Thursday, 27 January 2011

Omega Speedmaster Professional Apollo XI 40th Anniv. Review

Time for a new review! The Omega Speedmaster Professional is one of the most iconic chronographs in the world, with a pedigree few can match. It is also one of the few watches that stay close to it's original design: the fact that a basic design can be essentially kept the same, bar the odd change here and there, is testament to the quality of the original idea. Unfortunately, Omega know just how important the Speedmaster is to their range, and have found an excuse every year for a new special edition, often at highly inflated prices.

Given the importance of the Speedmaster to the Apollo space programme, the 40th Anniversary of the Apollo XI landing is somewhat special, and I would argue more relevant than the most recent Limited Edition commemorating the Apollo-Soyuz linkup. In terms of price, Omega are charging close to a 50% premium over the standard model, and has limited the run to 7969 pieces.

Technical Specifications

*Model Ref: 311.
*Stainless Steel case (also available in a Platinum model, limited to 69 pieces worldwide)
*Tachymetre scale bezel
*Case Diameter: 42mm
*Black chronograph dial, with silver Eagle patch on 9 o'clock seconds subdial, 2:56 GMT marked underneath standard text at 12 o'clock, Superluminova luminous index marks
*Non screw-down crown and pushers
*Hesalite crystal
*Chronograph function, non-date
*Speedmaster bracelet with polished highlights

The Movement

*Cal. 1861 (based on the Lemania 1873)
*21.6k BPH
*48 hour power reserve
*Manual wind
*Non-chronometer rated

The Aesthetics

You can't get much more of a classic chronograph than the Speedmaster Pro - clear, simple dial, matte finish, and completely lacking any delusions of grandeur. It's a humble watch, designed to be used, and that's always something that attracts me to the Speedmaster. The silver patch at 9 o'clock helps to distinguish it from the regular model, and the red writing is always a nice touch. The caseback is also changed from the usual Speedmaster, again featuring the Eagle motif. At 42mm, it has a good wrist presence, and the manual movement allows it to sit low on the wrist, always a plus. There's nothing radical in the design here, only the details show it is something different from the standard watch. The crystal stands quite proud, more so than a lot of sapphire crystal models, but that's to be expected - the 'warmth' of an acrylic crystal is often vaunted, and I can see that too. Gives it a very vintage feel to it. The bracelet is the standard Speedmaster bracelet: mainly brushed with polished highlights either side of the centre links. It's a handsome bracelet, looks unique, but the wide clasp is a well-known scratch magnet, as is the crystal. Saying that, though, crystal scratches are easily remedied with a bit of Polywatch and elbow grease

The Feel

The Speedmaster Pro is typical of modern Omega watches - a nice weight, beautifully enigneered, oozing quality and refinement from every nook and cranny. On the wrist, it is comfortable and unassuming, benefitting from its low stance. The one thing that has probably changed the most over the years is the bracelet, and the one on the Speedmaster is a thoroughly modern affair - solid links throughout, double push button deployant clasp, and satisfyingly rattle free. By comparison, 40mm chronographs seem a little small and clunky by comparison - there's a real purity of design in the Speedmaster Pro, it harks back to the simplicity of older watches. It might lack the complete refinement of the Daytona, but at half the price, it certainly isn't half the watch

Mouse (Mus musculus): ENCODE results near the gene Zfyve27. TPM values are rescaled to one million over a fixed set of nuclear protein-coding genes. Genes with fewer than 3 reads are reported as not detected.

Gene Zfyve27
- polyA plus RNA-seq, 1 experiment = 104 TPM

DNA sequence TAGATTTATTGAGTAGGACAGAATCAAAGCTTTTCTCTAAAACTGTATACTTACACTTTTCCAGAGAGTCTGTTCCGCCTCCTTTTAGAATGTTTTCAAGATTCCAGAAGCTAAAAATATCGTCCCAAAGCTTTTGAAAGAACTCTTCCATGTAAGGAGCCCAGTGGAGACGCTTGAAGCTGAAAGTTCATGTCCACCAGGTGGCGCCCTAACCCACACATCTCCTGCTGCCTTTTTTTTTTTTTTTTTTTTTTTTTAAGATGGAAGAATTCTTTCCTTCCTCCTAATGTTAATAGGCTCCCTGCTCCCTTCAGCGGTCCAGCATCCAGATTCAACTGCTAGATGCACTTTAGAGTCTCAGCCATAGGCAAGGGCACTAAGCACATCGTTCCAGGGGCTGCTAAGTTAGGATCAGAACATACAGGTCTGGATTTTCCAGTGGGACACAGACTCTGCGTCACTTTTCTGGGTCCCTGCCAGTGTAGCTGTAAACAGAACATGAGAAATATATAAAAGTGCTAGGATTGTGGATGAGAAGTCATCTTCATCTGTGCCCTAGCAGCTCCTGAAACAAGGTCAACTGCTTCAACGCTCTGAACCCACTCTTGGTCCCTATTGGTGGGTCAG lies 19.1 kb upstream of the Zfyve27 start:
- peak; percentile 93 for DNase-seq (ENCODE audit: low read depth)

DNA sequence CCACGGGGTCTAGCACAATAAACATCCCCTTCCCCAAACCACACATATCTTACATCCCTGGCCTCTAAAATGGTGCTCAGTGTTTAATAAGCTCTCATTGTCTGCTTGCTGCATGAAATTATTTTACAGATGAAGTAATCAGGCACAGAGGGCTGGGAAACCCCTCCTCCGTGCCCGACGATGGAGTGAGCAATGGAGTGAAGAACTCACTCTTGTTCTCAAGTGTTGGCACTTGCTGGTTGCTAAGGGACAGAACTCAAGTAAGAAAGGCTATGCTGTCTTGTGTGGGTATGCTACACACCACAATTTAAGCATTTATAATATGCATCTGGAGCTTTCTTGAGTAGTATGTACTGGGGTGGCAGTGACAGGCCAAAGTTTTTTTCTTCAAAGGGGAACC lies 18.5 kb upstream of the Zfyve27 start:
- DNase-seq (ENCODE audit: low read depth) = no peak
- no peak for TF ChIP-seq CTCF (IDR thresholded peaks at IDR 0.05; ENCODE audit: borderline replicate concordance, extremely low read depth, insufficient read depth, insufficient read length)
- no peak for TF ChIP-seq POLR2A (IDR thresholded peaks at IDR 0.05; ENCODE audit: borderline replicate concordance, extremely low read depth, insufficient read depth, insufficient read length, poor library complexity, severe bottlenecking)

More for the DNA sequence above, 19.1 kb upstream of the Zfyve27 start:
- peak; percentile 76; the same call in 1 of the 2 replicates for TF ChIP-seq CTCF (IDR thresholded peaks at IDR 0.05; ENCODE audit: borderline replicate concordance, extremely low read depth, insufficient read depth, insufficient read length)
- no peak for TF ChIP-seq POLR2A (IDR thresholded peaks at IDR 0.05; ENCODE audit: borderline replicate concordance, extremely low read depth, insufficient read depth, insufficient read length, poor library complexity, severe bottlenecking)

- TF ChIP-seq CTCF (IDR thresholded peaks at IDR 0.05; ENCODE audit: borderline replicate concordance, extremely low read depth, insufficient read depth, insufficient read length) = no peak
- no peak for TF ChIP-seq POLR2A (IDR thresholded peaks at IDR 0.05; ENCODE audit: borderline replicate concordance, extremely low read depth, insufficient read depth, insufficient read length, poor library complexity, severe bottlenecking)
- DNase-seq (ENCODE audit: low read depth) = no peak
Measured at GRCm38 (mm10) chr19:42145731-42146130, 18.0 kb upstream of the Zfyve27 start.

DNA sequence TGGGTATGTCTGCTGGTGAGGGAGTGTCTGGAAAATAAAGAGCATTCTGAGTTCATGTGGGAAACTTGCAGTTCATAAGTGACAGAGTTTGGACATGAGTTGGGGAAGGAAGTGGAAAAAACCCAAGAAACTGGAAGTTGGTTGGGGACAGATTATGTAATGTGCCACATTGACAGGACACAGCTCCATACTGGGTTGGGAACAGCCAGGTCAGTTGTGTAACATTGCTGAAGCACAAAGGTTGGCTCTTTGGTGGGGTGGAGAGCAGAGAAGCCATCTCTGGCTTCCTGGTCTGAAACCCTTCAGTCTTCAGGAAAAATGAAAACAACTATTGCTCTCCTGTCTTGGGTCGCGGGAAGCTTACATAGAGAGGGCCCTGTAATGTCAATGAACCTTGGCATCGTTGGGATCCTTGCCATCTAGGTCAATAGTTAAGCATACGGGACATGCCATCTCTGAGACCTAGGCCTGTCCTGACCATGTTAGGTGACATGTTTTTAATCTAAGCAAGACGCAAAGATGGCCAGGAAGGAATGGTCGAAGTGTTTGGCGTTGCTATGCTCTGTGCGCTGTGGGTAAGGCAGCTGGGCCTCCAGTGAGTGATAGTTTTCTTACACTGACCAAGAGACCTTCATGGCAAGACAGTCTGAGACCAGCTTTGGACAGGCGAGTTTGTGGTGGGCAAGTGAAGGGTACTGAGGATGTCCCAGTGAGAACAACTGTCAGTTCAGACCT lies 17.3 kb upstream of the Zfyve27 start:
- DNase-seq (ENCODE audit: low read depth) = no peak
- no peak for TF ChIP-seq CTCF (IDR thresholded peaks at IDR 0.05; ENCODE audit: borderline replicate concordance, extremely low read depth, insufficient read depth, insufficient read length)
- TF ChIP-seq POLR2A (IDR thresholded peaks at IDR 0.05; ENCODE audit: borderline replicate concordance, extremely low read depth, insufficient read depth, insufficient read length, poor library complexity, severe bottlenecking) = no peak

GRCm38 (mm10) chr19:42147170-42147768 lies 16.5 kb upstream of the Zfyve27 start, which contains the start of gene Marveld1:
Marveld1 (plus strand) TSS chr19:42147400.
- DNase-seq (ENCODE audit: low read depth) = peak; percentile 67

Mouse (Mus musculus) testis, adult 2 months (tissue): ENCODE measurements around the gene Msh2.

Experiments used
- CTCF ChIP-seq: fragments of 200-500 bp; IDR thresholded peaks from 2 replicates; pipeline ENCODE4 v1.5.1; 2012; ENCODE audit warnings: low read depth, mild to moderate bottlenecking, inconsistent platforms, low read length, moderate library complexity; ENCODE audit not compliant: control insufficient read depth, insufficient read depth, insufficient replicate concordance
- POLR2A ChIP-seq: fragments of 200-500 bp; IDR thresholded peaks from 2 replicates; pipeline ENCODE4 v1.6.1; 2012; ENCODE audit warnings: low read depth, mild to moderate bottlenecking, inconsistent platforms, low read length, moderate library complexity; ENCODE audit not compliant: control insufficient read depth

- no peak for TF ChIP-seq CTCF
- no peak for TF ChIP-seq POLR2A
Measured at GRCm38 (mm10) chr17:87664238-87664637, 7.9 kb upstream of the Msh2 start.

With the vintage look and feel also come the vintage drawbacks: the lack of a screwdown crown limits the water resistance to 50m, and the acrylic crystal can mark easily. Some might complain about the lack of an automatic movement too, although for me, it gives the watch a little bit more soul. Can this be worn everyday? Yes, but expect it to pick up dings here and there - it's nothing that can't be sorted with a little home maintenance, but it won't be a case of wear and forget like most modern automatic watches. Saying that, let's not forget why it built its reputation in the first place - if it can survive the hostile environment of outer space, it can handle anything Earth throws at it.

Value for money?

My review so far has been mainly focusing on the virtues of the Speedmaster Professional in general: I think it is apt to mention the aspects that make the Limited Edition stand out a bit more. What, exactly, do you get for your extra investment? Not a lot really: Omega are keen to push the idea that the watch is limited, but 7969 watches is a hell of a lot - I can't imagine them selling much more than that of the regular model. You get a few extra visual cues on the watch itself, which makes it stand out a little more, but for £1000 more, it seems like a lot for a different caseback, subdial and dial text. You also get a different presentation box, nothing spectacular, a silver medallion with the eagle motif again, and a commemorative certificate as well. The only differences are very superficial, and I think only serious collectors wanting to have the full set of Speedmaster L.Es would buy this one.


No one can deny that this is a good looking watch, but the price is seriously offputting for me. I don't think the added value for money over the standard model is there, and it's not really limited enough - perhaps a numbered edition would be a more accurate description. My advice? Get the standard model, you'll still get the full Speedmaster experience, and you'll have plenty more change in your pocket

All the best

The GMT Master


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